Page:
Many cooks followed after Concepción. None were as accomplished as she had been, and thus they were quickly replaced; my mother refused to accept any cooking that was not first rate. In those days there was much labour in Andalusia, and little employment, and it was still considered quite something to work for one of the old families. One of the cooks that followed was Fernanda. I remember her clearly because her daughter was the first girl I ever loved. Her name was Estrella. She was thirteen, a year younger than I. It would be a betrayal to try and describe her beauty physically. To me, her beauty was the beauty of Andalusia. She was the clear sky of my childhood, the salty sweat of the dusty field and the lemon cooling in subterranean melt water, the passionate thrill of gypsy song and the deadly flash of the silver fish. There were few coordinates on the map of my emotions in those days, but those coordinates that did exist were as stark and clear as burnt pointed stakes driven into fresh snow, and Estrella contained them all.
I wooed her in the only way I knew. I galloped bareback into the patio on the wildest horse in our stable, letting him prance there awhile. I jumped off and led him to drink whilst I peeled off my shirt and washed in the same fountain, slicking back my hair in the manner of an American movie actor. At night I rode out alone into the gypsy country on my father’s white stallion whose coat shone a spectral blue by the light of a full moon. From the gypsies I bought charms and amulets which I gave to Fernanda to give to her daughter. I picked fights with local boys in the hope that Estrella might hear that I was afraid of no one. I even wrote poetry for her, poetry which was bad but heartfelt, which she could not read and I shall not repeat.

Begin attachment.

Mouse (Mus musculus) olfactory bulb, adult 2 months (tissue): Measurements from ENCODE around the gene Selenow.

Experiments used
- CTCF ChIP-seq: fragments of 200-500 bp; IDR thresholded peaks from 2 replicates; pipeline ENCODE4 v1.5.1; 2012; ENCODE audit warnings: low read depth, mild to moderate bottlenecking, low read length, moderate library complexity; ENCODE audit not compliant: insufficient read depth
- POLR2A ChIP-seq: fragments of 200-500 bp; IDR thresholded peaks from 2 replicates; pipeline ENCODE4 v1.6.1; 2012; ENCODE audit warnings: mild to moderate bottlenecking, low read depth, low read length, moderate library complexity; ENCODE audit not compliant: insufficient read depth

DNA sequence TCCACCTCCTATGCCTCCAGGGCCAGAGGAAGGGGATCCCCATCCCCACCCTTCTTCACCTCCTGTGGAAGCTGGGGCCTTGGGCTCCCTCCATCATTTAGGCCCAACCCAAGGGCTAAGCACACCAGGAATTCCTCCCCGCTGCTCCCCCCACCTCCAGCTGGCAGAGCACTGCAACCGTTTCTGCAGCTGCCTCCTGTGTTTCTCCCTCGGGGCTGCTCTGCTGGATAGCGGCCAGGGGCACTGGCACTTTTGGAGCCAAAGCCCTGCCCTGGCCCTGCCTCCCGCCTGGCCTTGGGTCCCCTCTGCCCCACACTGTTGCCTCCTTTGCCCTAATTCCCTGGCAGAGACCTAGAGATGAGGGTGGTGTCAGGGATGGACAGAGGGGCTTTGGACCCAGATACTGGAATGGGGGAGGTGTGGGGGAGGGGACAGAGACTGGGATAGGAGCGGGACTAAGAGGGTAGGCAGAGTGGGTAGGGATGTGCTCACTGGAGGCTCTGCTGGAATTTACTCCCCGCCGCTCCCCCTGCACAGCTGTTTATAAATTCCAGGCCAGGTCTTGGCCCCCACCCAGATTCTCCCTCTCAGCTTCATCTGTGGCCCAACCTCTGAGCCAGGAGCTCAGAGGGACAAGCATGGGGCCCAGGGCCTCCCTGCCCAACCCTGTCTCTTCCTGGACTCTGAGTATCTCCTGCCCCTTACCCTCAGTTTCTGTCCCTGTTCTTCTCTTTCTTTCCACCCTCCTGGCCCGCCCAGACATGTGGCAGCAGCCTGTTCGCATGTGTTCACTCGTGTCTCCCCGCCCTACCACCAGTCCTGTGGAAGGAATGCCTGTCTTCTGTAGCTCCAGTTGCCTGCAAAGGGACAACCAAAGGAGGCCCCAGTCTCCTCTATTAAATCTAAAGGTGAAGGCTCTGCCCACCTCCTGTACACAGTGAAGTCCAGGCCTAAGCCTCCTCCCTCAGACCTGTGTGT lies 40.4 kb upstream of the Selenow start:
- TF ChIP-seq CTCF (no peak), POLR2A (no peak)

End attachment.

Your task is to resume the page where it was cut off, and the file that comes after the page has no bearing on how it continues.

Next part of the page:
In those days the women used to sing the old songs when they brought lunch to the men in the fields. I accompanied the women, on horseback of course. It was the sweetest pleasure I have known; Estrella’s voice was the clearest and the purest of them all, and since she had no man in the fields I fondly imagined that she was singing for me.
One day my mother summoned me to her darkened study and informed me that she was no longer happy with Fernanda’s cooking and that Fernanda would be leaving our employ. I felt a flash of terror and argued and shouted and railed with tears of desperation in my eyes. My mother was surprised by the strength of my reaction and eventually capitulated. I was exhausted and consequently slept so heavily that night that I did not hear Estrella’s weeping when Jesus’ ox cart came to fetch her and Fernanda at dawn to take them to the port. I never saw Estrella again, and I never forgave my mother for her treachery.
They said I couldn’t afford to maintain the old finca, which is true. So they took it away and gave me a small, pink, air-conditioned apartment in a large block five minutes away by auto vehicle. The finca is now a restaurant and seems very highly thought of. I have never been because it is so expensive. They say it is owned by two corpulent German men and that the King of Saudi Arabia often eats there when he is in Marbella. He flies in by helicopter and lands where the fountain used to stand, in the middle of the patio. They replaced the fountain with a big ‘H’. I wonder whether they make gazpacho as well as Concepción used to. Or limonada, for that matter. I doubt it. I think her secret was putting the lemons in the fountain to cool them. The lemons were happy there.